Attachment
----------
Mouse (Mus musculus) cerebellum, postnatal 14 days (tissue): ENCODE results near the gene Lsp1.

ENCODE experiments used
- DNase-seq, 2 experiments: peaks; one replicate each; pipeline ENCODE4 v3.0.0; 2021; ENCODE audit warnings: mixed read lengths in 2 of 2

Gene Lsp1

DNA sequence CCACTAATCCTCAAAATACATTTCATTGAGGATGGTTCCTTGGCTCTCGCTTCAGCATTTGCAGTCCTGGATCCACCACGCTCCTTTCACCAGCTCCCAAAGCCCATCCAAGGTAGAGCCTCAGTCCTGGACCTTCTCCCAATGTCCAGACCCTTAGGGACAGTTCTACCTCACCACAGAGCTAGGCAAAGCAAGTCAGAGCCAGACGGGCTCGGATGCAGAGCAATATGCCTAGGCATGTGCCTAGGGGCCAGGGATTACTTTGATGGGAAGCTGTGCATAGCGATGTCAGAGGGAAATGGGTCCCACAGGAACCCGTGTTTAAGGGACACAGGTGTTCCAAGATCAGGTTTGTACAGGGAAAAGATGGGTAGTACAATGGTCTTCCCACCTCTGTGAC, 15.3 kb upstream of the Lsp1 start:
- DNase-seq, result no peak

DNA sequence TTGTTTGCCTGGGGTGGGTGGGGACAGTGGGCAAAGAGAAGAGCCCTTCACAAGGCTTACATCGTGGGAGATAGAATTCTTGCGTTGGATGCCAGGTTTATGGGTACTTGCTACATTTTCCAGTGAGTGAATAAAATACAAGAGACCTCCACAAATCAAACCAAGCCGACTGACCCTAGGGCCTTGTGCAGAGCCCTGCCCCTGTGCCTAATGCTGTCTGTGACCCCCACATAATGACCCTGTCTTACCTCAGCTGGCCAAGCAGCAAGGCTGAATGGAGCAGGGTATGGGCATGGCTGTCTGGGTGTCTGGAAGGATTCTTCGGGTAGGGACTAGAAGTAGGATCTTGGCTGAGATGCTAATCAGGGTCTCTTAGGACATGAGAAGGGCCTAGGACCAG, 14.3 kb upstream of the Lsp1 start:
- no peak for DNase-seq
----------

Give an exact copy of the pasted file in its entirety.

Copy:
Mouse (Mus musculus) cerebellum, postnatal 14 days (tissue): ENCODE results near the gene Lsp1.

ENCODE experiments used
- DNase-seq, 2 experiments: peaks; one replicate each; pipeline ENCODE4 v3.0.0; 2021; ENCODE audit warnings: mixed read lengths in 2 of 2

Gene Lsp1

DNA sequence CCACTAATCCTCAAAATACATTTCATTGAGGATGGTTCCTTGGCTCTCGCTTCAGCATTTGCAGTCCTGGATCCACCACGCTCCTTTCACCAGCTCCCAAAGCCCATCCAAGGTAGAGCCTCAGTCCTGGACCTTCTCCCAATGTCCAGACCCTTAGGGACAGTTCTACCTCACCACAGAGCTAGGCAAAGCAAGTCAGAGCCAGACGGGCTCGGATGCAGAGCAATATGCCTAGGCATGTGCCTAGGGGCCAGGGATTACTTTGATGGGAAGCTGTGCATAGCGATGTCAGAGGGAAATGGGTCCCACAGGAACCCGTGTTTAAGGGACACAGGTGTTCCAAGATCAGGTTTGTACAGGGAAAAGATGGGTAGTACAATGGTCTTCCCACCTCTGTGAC, 15.3 kb upstream of the Lsp1 start:
- DNase-seq, result no peak

DNA sequence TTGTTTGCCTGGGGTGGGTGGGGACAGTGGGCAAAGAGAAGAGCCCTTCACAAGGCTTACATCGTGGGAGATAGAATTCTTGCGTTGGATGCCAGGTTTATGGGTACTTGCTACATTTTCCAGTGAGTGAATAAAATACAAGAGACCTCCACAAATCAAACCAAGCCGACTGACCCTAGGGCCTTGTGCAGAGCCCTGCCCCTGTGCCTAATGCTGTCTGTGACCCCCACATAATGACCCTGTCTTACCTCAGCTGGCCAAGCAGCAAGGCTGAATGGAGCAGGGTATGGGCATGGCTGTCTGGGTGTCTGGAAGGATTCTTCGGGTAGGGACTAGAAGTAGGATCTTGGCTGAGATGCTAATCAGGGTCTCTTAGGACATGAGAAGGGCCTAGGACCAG, 14.3 kb upstream of the Lsp1 start:
- no peak for DNase-seq